Smoking is also banned in any indoor area, room, or vehicle that the general public is allowed to enter or that serves as a place of work, including:

* Restaurants;
* Stores;
* Public and private office buildings;
* Trains, buses, and other forms of public transportation;
* Health-care facilities;
* Auditoriums, arenas, meeting rooms, and other assembly facilities;
* Family or group day-care homes; and
* Adult foster care homes.

Managers or proprietors of enclosed public places are required to post conspicuous signs at all entrances indicating that smoking is prohibited.

Bars can apply for an exception that would allow their employees and patrons to continue smoking until Sept. 30, 2009, as long as smoke from the bar does not infiltrate areas where smoking is prohibited. A bar is defined as an establishment licensed to serve alcoholic beverages, where at least 60 percent of the establishment's revenue comes from liquor sales or gambling operations. This may include taverns, nightclubs, cocktail lounges, and casinos.

Individuals under 18 years old cannot patronize or work in any area of an establishment where smoking is permitted.

Hotels may continue to offer up to 35 percent of their rooms as smoking rooms as long as the smoke doesn't infiltrate common areas.

Anyone who uses tobacco where it is prohibited may be found guilty of a misdemeanor and punished by a fine of $25 to $100.

Anyone who owns, manages, operates, or otherwise controls a public place to which the law applies and who fails to comply with it may also be found guilty of a misdemeanor. The law stipulates that the person will get a warning for the first violation, a written reprimand for the second, and a fine of $100 for the third violation in a three-year-period. Additional violations are punishable by larger fines.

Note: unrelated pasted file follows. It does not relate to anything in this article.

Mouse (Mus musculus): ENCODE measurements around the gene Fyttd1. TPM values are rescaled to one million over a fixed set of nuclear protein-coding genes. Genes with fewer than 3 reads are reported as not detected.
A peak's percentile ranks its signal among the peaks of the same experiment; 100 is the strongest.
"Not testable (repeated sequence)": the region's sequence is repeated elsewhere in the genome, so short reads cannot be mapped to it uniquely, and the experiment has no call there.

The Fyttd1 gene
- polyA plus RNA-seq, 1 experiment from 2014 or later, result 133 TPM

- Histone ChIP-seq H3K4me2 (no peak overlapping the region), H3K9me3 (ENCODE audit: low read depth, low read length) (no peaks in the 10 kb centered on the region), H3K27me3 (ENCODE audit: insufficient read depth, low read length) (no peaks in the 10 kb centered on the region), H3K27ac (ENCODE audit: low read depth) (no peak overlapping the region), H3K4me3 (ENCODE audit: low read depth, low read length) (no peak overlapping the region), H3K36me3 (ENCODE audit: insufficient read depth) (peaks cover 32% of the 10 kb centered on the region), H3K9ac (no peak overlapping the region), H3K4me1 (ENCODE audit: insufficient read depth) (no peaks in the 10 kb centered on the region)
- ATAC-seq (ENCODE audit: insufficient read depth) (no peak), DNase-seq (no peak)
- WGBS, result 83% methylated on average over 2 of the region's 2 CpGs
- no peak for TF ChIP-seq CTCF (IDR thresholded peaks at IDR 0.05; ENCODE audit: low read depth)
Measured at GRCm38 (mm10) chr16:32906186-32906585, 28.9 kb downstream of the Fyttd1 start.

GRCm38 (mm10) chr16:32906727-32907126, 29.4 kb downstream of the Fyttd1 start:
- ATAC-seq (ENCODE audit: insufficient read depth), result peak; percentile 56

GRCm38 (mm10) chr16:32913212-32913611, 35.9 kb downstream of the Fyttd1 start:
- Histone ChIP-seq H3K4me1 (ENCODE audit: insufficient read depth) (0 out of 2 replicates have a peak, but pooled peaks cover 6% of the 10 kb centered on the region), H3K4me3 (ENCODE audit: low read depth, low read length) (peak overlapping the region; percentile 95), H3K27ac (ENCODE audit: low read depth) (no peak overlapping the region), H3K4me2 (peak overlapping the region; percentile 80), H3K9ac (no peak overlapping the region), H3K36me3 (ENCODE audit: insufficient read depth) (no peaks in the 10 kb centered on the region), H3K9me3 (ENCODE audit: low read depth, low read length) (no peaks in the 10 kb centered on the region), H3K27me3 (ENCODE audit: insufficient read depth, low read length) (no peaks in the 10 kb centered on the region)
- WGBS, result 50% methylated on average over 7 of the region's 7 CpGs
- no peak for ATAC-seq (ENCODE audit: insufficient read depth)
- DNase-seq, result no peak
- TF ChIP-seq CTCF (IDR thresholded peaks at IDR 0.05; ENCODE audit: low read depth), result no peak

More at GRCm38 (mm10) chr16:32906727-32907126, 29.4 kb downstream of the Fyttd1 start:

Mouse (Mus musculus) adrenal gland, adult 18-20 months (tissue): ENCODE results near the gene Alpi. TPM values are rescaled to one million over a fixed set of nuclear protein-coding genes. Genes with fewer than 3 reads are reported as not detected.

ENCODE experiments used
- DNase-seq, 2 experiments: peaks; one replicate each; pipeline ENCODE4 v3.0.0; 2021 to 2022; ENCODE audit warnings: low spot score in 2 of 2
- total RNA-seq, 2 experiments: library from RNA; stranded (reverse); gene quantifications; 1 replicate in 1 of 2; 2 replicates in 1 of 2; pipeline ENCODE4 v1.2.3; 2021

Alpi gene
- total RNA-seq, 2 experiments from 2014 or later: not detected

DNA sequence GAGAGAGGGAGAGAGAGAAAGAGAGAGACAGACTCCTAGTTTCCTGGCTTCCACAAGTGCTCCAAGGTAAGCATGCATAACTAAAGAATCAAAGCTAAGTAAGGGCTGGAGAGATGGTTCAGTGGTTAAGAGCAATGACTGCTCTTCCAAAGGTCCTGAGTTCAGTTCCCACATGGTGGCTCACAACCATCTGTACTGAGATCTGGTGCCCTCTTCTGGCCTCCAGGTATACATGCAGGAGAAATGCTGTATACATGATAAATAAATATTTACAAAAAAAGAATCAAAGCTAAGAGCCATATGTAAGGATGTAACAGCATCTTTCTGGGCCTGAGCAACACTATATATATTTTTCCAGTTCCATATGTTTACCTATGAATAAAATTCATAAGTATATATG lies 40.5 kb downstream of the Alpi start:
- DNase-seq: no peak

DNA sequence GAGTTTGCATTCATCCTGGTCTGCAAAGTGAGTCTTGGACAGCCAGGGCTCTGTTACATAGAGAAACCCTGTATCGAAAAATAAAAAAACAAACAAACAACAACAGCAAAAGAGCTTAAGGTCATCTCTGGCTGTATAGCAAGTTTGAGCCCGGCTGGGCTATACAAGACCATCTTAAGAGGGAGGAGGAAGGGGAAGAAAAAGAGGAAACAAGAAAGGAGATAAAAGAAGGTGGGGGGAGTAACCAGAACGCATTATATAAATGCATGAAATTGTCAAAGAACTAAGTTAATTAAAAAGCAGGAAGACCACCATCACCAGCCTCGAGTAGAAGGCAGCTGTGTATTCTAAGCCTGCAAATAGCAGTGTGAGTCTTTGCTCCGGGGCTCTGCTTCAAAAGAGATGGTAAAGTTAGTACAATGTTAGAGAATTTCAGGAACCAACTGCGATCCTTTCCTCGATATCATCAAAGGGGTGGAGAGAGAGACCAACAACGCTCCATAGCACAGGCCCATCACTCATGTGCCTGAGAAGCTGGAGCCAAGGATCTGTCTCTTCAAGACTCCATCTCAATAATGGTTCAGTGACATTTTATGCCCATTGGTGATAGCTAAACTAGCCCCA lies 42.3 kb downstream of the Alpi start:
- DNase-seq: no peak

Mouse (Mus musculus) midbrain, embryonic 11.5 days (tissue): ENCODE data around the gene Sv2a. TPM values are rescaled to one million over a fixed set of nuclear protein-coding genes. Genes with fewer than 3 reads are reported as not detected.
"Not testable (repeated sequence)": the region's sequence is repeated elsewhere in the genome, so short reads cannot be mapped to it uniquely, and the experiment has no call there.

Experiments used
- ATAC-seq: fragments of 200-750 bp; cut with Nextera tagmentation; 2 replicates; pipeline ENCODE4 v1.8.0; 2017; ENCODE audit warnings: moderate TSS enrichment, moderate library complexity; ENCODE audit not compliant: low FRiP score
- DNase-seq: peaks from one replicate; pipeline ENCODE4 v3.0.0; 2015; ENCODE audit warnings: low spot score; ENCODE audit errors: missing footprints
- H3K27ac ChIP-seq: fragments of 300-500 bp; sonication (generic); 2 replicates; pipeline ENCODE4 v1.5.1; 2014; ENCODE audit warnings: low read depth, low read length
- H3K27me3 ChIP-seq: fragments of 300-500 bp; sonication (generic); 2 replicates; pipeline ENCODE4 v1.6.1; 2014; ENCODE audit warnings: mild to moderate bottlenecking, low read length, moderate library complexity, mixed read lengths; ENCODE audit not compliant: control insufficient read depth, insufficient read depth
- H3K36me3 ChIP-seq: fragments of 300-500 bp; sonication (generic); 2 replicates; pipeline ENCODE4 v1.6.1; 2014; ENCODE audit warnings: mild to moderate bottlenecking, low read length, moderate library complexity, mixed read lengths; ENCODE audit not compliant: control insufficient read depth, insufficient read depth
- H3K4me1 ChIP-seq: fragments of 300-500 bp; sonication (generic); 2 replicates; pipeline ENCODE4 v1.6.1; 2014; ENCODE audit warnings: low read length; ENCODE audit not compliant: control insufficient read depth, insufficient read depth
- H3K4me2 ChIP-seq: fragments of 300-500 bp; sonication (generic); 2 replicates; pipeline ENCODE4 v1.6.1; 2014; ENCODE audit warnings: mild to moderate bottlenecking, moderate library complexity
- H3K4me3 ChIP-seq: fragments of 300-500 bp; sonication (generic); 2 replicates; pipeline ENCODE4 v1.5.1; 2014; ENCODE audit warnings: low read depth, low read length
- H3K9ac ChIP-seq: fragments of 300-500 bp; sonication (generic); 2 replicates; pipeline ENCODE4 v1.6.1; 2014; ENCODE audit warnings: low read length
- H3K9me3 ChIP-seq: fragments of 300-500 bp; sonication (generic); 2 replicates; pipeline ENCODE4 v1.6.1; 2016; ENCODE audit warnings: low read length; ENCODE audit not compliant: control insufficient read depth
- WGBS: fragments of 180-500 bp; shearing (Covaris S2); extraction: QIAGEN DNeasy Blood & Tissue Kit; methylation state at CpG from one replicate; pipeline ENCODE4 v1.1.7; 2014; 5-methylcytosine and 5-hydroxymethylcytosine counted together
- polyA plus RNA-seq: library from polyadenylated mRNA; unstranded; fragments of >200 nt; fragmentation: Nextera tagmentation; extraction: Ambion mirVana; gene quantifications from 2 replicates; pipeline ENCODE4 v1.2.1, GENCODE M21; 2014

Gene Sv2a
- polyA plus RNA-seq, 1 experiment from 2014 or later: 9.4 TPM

Hope that answers your question.
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Old 09-22-2011, 09:17 AM
 
Location: Bozeman, Montana
1,191 posts, read 2,564,737 times
Reputation: 655
Web MD has a good article on the cancer and other disease causing toxins from third-hand smoke, the residue that settles on objects and mixes with chemicals in the air and surfaces.

Risks of Thirdhand Cigarette Smoke Can Linger

Any non-smoker can tell you that smokers' clothing, hair, car interiors, homes, etc., smell very strongly from the smoke that clings to it.

Parents who smoke should be aware that even if they go outside, the toxic chemicals on their clothing are going to expose their babies and children, especially when they hold the youngsters, to chemicals that are even more toxic than the smoke. The particles are so small, they settle deep inside the lungs.

To quote from the link above at Web MD,